Before we really knew what we were doing, we were well on our way to the crows nest. The going was tough but once you found the rhythm of the sway, we were able to scurry up like little rats. Everything was going just dandy until we actually reached the crows nest for here was an obstacle that none of had thought of - the crows nest. To mount this took a maneuver that we had done dozens of times with no hesitation, now it looked impossible. The ratlines joined the mast right under the crows nest, the crows nest stuck out about 2 ½ to 3 feet from our position on the ratlines. To mount the crows nest, you had to grab hold of a line that was attached to the out side top of the crows nest, swing one leg up and over and drag the other leg over. This took timing, strength and momentum, all in short supply when you were scarred, tired and being thrown around like a rag doll. We had a traffic jam at the crows nest but not for long, I knew that the brother would start back down if I hesitated for more then 4 seconds. I waited for what I hoped was the right timing, I swung over like a pro, and you would be surprised what adrenaline will do. Tom followed immediately but without the knack for timing I had used, without me scrambling to grab him, he would not have made it. One of the big jarring jolts came along just as he swung his fist leg; suddenly he was in mid-air with only one hand holding on. I had practically nothing to grab onto myself yet somehow we were able to hold onto each other until the big from the other direction actually threw him onto the platform. His brother was not in a position to see all this and proceeded to make the same mistake. This time we had two of us to grab him and yank him over the edge,
Now that we had performed miraculous feats of daring and courage, we found ourselves on a small platform with little to grasp and a motion worse than anything I had ever felt. Survival was our only thought for the first few moments in a place we were expecting relative safety. After a few moments the three of were settling in positions that would keep us from flying off like a bird. We had to grip what rigging there was and then hook our feet and toes around the lip of the platform. We took a few deep breaths and then began to laugh from relief. Without warning, both brothers began to barf and puke and laugh and puke and laugh and barf. As we watched the chunks cascade down the 45 feet to the main deck, we realized that no one was watching us, they where all standing by the tiller staring out at something on the horizon. No one was tracking the three crew members that had gone aloft to save their ship. This lead to another round of puking and laughing and puking and laughing. It seems the wind was perfect for the puke to spread and drift right on top of the rest of the crew and none of them realized that they were getting spewed upon. The day had brought a steady spay from the bow all day and this new "spray" was thought to be more bow spray. The brothers had been out the night before downing a few beers and apparently they still had plenty of beer and dinner and breakfast in their stomachs. The perfect landing of the puke just brought on more puking and laughing and puking and laughing.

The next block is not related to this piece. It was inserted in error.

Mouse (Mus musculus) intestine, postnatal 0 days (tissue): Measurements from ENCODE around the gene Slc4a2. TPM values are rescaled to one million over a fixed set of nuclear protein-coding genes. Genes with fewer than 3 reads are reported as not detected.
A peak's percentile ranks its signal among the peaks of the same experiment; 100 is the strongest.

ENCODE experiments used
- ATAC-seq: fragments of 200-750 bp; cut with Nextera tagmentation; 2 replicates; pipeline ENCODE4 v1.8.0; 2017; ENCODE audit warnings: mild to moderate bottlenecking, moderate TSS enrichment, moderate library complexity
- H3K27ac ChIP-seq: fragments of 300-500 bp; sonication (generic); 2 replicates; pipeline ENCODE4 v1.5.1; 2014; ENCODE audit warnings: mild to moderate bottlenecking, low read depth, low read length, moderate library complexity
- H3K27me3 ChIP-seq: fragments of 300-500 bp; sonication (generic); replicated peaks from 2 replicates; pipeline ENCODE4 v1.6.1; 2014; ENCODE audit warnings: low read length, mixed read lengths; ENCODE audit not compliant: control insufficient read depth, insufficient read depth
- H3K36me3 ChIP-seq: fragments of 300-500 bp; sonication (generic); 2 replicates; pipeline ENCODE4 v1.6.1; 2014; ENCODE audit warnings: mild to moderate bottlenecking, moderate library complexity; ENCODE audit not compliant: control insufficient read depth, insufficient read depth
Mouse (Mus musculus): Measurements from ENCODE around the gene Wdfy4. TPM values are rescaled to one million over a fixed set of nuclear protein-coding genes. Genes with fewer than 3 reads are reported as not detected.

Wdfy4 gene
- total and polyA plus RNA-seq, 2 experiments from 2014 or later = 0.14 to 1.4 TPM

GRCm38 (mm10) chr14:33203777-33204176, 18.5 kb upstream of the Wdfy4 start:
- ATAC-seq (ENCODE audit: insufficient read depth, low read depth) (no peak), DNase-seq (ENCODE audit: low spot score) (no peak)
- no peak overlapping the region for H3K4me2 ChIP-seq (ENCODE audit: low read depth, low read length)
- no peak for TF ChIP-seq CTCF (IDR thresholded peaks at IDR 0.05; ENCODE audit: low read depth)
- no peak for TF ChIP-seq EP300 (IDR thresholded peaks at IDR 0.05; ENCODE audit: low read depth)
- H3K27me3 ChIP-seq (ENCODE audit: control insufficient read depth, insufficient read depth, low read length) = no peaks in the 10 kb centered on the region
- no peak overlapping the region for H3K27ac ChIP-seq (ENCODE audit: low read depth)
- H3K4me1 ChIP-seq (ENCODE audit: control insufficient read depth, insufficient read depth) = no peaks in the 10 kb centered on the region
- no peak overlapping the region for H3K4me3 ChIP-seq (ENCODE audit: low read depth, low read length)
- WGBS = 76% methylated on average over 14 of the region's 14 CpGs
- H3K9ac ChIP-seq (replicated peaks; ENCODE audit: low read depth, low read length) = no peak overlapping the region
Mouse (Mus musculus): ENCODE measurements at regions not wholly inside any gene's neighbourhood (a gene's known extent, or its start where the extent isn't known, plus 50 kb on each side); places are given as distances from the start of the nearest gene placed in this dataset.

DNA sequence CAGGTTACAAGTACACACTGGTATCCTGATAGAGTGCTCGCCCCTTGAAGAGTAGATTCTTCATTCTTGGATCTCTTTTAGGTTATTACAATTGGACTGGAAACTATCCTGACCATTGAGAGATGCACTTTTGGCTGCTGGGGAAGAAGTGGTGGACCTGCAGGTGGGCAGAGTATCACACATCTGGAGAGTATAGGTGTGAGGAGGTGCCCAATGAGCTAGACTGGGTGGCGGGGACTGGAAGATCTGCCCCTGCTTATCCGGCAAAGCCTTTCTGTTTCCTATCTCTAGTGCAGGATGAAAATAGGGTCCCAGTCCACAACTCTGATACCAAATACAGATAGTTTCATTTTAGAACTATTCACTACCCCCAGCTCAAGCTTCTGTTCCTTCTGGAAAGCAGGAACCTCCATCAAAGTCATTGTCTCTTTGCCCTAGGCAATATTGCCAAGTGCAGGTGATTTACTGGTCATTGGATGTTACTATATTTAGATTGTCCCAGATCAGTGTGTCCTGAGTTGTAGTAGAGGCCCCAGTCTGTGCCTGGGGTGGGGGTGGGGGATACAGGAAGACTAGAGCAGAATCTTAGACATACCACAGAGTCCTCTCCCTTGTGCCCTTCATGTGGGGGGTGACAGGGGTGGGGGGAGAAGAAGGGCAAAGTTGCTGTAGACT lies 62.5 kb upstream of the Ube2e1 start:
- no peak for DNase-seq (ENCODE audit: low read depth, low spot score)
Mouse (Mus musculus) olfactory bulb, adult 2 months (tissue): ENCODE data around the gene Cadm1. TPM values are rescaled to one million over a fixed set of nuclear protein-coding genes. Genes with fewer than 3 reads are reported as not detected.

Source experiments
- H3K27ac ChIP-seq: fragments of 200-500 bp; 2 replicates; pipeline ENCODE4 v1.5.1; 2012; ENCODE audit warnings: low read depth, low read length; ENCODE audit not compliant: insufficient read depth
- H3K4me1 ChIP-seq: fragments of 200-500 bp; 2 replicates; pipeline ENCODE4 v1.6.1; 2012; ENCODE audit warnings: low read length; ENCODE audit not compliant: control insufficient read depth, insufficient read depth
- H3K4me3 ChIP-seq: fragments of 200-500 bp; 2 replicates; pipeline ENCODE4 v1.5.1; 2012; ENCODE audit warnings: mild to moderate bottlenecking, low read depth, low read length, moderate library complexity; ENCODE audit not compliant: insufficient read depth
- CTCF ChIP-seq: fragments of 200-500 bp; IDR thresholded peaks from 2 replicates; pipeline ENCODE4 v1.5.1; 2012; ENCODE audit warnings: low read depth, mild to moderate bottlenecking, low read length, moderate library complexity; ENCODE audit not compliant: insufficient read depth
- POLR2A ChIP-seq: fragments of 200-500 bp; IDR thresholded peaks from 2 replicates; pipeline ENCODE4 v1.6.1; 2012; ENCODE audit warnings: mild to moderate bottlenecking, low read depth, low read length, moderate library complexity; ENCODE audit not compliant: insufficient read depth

We couldn't take much more, even my stomach was hurting from the laughter, and the poor Kamenev brothers were dying. Between the puking, the dry heaves and the laughing, they were beginning to loose their strength and their rather tenuous hold. Something had to give or someone was going to get thrown of this little piece of junk crows nest. About now, one of the crew noticed a piece of green pineapple on his shoulder. We had an excellent bird's eye view of the drama as it unfolded from here. First a strange look on his face and a crook of the head, finally he looked up to see three faces laughing up a storm. He looked back down at the pineapple then scanned his follow crew members only to realize that all of them were spotted with pieces of egg, chunks of celery and many pieces of half digested whatever. Finally it dawned on him what had happened and why we were laughing. We actually heard him moan. He ran for clear deck then yelled back to the others to inform them of the danger they were in. At first they didn't understand the gravity of the situation. Not until they began to look at each other and finally at themselves did it hit them like a ton of puke. They had been barfed on repeatedly and the three of us had been lying up in the crows nest and laughing our heads off. They scattered like city folk catching a skunk.
This did calm us down so we could get to task at hand, stopping this damn mast and rigging from whipping around like crazy. Each jolt threatened to throw any one of the three of us of our perch. Our only salvation was that we at least had a chance of being tossed into water rather than the deck; such was the violent motion we had to deal with.
END OF PART ONE